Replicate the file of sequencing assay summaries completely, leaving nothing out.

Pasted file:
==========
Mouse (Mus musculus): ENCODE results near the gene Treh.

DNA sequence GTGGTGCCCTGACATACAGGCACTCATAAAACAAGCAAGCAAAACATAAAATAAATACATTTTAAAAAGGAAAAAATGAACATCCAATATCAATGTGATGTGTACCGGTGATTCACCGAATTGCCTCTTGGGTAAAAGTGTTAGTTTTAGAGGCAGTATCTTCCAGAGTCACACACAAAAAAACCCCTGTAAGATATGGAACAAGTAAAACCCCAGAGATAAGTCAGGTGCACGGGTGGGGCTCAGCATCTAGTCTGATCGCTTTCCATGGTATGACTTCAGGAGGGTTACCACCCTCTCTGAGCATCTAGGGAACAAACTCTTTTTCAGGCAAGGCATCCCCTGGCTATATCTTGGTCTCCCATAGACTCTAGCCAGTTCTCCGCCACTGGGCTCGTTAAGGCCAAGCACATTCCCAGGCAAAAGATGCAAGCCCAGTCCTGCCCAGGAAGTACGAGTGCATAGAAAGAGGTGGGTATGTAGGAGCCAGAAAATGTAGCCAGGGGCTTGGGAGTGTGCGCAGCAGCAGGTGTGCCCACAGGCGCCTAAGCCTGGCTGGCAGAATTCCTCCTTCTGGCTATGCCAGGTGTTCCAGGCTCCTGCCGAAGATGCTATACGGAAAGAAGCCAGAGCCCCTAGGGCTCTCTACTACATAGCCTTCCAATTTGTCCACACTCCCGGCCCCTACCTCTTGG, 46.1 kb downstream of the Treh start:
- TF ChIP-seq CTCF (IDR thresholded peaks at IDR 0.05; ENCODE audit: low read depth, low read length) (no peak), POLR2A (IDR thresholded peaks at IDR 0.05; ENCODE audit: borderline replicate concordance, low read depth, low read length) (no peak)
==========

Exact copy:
Mouse (Mus musculus): ENCODE results near the gene Treh.

DNA sequence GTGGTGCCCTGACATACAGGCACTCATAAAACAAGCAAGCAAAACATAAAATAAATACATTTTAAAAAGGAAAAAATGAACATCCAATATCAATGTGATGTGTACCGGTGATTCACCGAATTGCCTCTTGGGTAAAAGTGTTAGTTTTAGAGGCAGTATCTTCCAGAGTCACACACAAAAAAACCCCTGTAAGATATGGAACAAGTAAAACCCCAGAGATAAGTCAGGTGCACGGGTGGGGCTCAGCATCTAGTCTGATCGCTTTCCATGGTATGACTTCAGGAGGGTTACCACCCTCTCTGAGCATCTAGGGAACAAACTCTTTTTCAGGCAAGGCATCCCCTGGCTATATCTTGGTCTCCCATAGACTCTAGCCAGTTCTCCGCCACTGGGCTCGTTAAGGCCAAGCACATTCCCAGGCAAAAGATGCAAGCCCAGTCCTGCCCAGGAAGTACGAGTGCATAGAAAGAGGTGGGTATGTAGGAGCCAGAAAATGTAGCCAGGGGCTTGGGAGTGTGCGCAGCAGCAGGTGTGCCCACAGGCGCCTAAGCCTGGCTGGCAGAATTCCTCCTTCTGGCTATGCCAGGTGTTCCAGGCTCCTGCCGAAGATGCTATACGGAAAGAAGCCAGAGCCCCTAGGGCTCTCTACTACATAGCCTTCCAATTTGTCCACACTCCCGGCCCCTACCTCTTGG, 46.1 kb downstream of the Treh start:
- TF ChIP-seq CTCF (IDR thresholded peaks at IDR 0.05; ENCODE audit: low read depth, low read length) (no peak), POLR2A (IDR thresholded peaks at IDR 0.05; ENCODE audit: borderline replicate concordance, low read depth, low read length) (no peak)